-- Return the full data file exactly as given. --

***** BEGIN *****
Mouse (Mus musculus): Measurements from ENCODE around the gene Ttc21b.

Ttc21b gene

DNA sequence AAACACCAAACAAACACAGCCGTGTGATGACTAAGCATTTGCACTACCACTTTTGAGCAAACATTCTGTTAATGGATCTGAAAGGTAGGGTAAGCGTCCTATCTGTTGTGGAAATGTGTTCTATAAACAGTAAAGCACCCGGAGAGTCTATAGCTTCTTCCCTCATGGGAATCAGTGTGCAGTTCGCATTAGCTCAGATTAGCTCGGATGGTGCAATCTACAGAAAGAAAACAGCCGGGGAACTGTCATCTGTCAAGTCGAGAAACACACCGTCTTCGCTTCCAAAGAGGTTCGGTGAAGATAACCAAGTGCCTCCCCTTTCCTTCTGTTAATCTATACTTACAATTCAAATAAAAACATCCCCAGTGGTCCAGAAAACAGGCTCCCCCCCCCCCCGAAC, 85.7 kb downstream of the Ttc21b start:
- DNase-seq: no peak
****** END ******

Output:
Mouse (Mus musculus): Measurements from ENCODE around the gene Ttc21b.

Ttc21b gene

DNA sequence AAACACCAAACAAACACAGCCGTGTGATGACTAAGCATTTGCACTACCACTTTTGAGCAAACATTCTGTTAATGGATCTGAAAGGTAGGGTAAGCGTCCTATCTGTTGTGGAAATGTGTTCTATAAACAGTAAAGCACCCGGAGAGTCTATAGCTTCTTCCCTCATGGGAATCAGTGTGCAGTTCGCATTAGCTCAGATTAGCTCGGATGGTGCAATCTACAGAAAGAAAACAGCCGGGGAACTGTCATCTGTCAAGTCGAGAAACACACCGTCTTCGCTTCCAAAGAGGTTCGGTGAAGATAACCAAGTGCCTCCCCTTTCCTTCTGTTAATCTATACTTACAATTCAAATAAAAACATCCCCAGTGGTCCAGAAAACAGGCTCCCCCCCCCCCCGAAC, 85.7 kb downstream of the Ttc21b start:
- DNase-seq: no peak